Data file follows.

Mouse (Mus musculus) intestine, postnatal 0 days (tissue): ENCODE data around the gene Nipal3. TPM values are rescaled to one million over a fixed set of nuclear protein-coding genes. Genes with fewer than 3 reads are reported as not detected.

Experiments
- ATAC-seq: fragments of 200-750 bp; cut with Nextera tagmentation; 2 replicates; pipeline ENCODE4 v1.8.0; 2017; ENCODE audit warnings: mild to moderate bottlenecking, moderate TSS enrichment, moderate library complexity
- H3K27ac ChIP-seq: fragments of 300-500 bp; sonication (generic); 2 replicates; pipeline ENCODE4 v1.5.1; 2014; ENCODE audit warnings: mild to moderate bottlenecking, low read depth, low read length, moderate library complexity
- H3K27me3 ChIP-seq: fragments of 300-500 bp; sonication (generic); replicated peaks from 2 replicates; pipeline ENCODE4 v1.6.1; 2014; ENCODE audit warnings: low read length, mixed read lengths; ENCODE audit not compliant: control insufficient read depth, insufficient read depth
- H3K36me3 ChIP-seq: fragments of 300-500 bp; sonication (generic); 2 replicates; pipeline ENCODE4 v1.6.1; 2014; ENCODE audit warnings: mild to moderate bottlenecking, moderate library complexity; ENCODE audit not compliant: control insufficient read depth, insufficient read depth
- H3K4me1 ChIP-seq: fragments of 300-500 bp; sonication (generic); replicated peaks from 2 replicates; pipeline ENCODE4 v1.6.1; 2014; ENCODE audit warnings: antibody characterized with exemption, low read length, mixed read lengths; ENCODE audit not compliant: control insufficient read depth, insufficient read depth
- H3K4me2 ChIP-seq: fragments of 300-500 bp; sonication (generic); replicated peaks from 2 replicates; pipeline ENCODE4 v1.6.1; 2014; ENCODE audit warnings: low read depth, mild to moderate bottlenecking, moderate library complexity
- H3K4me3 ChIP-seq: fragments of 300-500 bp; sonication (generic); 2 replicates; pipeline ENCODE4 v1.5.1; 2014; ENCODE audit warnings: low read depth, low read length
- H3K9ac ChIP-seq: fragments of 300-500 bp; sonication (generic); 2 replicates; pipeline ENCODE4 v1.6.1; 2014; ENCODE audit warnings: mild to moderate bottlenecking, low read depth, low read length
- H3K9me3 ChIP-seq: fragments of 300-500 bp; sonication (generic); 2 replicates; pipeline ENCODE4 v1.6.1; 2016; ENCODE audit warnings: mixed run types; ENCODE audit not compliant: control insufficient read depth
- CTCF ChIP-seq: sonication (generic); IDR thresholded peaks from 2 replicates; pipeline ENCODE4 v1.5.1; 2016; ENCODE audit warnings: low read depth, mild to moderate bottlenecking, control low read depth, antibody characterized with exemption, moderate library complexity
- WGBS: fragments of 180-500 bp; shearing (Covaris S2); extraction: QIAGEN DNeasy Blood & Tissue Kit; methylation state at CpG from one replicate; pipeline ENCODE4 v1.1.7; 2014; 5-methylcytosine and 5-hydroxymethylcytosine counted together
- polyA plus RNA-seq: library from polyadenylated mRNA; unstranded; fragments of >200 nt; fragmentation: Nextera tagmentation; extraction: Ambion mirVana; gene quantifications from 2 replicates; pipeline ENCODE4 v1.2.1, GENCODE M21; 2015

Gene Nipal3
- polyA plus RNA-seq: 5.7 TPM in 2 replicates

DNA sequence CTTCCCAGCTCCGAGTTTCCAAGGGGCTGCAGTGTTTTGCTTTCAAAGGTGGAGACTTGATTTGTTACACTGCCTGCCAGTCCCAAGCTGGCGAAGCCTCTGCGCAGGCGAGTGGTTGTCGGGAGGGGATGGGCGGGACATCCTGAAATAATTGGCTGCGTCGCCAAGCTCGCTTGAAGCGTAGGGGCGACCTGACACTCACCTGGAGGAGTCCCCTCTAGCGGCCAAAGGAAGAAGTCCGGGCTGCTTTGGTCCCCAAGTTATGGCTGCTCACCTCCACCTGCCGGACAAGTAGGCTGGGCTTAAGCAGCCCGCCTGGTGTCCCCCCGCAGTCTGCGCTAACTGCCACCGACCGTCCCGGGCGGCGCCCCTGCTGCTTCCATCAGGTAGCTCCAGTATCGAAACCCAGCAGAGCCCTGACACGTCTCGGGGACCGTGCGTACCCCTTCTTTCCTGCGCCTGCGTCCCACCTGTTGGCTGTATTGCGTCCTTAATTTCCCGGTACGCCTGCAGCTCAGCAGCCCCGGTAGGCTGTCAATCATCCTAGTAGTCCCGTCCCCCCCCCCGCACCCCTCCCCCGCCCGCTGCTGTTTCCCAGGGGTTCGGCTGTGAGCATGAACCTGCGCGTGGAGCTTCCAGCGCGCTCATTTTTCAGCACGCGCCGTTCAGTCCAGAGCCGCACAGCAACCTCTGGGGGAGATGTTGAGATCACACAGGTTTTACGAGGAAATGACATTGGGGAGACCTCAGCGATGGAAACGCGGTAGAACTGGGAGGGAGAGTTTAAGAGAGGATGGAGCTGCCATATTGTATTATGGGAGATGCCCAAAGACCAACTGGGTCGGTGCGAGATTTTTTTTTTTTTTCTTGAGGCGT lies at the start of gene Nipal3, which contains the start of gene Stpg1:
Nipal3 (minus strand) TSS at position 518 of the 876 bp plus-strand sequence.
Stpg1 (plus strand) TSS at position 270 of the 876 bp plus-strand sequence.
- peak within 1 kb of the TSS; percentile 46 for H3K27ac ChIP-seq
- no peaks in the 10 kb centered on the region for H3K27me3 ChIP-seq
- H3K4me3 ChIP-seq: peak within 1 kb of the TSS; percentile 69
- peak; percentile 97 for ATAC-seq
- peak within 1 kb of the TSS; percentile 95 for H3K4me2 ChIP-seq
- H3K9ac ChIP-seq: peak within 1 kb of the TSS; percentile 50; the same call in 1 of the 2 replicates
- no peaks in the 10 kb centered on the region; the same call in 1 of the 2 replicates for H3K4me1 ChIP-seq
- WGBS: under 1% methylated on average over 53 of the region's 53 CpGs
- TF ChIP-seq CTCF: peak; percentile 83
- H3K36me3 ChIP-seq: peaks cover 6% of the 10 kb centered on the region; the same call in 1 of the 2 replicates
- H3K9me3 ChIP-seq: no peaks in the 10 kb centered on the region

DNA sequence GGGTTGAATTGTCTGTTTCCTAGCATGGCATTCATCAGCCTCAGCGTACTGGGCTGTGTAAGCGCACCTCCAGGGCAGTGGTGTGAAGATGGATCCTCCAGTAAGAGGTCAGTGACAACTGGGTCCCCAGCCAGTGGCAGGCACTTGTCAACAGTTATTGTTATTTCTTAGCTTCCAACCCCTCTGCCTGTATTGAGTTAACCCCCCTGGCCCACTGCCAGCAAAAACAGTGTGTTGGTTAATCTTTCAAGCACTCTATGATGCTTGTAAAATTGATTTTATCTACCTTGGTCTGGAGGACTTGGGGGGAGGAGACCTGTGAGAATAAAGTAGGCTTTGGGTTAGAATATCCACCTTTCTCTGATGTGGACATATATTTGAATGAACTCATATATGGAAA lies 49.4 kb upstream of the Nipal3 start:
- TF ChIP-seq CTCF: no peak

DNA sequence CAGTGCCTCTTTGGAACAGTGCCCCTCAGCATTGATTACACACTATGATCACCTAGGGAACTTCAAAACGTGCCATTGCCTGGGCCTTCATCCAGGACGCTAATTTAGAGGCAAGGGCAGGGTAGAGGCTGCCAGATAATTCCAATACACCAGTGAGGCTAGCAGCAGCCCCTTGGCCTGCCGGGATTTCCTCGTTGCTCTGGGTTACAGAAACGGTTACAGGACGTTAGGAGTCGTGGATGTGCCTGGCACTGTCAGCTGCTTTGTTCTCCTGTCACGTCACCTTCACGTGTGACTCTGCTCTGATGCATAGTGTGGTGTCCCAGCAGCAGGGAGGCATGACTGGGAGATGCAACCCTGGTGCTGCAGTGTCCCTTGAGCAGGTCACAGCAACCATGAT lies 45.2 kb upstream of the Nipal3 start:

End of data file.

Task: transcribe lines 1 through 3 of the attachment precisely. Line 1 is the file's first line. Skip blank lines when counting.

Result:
Mouse (Mus musculus) intestine, postnatal 0 days (tissue): ENCODE data around the gene Nipal3. TPM values are rescaled to one million over a fixed set of nuclear protein-coding genes. Genes with fewer than 3 reads are reported as not detected.

Experiments
- ATAC-seq: fragments of 200-750 bp; cut with Nextera tagmentation; 2 replicates; pipeline ENCODE4 v1.8.0; 2017; ENCODE audit warnings: mild to moderate bottlenecking, moderate TSS enrichment, moderate library complexity